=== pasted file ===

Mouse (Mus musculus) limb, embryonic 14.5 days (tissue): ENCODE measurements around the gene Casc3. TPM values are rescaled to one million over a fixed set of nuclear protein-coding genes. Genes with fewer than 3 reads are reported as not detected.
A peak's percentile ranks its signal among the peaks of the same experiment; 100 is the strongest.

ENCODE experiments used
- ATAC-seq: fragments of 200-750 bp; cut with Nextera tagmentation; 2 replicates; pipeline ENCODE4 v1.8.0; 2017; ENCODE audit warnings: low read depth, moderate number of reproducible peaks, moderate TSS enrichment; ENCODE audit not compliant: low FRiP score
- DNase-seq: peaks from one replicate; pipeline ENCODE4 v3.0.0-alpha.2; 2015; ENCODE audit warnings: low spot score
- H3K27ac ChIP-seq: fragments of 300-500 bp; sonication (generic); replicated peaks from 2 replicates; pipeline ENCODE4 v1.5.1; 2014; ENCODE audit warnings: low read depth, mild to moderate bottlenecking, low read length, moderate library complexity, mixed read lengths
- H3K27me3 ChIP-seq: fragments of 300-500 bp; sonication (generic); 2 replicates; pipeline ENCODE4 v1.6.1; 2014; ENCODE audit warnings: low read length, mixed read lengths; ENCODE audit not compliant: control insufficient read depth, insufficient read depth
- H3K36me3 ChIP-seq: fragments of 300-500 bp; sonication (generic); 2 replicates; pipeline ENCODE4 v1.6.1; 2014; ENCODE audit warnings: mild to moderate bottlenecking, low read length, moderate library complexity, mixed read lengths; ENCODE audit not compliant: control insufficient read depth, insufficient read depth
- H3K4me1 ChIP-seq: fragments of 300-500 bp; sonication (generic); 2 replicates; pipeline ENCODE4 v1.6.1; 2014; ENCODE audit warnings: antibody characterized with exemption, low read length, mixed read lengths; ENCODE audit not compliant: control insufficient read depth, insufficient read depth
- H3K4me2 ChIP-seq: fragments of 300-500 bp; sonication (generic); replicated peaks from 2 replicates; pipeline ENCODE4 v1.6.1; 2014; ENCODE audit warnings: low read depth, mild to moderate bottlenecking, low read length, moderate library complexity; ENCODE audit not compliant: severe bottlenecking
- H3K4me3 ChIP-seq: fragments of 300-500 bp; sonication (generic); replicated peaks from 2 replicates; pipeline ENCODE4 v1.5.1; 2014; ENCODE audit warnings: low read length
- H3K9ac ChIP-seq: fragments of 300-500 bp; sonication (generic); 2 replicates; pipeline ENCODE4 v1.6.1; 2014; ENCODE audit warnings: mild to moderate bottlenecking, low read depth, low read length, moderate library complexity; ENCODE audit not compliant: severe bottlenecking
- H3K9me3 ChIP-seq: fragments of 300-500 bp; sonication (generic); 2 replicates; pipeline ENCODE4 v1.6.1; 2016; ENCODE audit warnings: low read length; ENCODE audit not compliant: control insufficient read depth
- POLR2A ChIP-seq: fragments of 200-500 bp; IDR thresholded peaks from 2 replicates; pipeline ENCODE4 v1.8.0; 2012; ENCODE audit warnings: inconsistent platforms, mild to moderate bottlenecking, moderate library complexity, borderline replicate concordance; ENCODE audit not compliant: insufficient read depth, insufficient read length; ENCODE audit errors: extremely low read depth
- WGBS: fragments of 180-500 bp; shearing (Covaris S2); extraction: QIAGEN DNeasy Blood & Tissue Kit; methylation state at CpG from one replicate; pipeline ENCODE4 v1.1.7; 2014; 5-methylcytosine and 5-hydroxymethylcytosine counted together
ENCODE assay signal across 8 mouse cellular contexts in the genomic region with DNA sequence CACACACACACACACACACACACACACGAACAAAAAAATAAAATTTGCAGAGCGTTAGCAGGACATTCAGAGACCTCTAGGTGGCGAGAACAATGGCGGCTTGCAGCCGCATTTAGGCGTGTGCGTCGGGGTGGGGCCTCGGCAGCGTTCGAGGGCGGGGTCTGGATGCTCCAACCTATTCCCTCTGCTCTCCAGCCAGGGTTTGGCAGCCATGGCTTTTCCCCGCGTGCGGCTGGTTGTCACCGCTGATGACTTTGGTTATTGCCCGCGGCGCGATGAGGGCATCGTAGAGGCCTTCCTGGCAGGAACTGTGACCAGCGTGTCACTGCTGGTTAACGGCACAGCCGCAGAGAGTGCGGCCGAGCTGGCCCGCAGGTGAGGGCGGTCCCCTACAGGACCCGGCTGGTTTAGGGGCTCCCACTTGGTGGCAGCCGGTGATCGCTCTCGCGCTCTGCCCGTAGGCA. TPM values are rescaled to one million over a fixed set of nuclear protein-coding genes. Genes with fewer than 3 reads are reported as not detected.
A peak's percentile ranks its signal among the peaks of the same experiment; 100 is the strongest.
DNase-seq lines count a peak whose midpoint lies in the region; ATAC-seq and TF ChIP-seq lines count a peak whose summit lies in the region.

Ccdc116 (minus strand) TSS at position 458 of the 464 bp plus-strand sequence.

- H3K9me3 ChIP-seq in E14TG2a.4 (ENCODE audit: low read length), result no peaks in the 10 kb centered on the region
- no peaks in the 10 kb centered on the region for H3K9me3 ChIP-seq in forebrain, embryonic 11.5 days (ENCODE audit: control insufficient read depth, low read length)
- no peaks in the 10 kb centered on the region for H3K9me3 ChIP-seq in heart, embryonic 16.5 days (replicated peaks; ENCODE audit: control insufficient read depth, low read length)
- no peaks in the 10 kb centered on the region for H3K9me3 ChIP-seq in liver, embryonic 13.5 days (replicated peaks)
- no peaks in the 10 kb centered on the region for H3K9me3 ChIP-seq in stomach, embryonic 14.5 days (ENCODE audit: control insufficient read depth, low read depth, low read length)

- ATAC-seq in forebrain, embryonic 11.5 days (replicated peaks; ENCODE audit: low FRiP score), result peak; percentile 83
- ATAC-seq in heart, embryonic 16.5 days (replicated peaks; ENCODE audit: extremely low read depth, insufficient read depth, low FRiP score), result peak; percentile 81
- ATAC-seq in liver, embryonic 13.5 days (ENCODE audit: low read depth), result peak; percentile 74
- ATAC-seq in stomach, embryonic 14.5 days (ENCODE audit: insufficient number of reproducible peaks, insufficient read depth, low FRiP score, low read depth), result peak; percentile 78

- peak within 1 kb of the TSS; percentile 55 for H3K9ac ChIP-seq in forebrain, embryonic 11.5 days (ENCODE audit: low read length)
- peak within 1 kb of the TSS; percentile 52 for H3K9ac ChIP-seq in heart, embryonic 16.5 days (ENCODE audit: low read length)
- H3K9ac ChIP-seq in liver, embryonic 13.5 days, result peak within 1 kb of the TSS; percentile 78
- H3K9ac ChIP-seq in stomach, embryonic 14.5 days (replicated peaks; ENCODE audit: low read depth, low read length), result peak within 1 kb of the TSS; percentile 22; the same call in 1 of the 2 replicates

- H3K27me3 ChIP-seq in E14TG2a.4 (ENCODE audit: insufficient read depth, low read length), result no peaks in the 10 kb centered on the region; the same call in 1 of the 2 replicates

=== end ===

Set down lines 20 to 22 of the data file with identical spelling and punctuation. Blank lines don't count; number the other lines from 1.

- H3K9me3 ChIP-seq in E14TG2a.4 (ENCODE audit: low read length), result no peaks in the 10 kb centered on the region
- no peaks in the 10 kb centered on the region for H3K9me3 ChIP-seq in forebrain, embryonic 11.5 days (ENCODE audit: control insufficient read depth, low read length)
- no peaks in the 10 kb centered on the region for H3K9me3 ChIP-seq in heart, embryonic 16.5 days (replicated peaks; ENCODE audit: control insufficient read depth, low read length)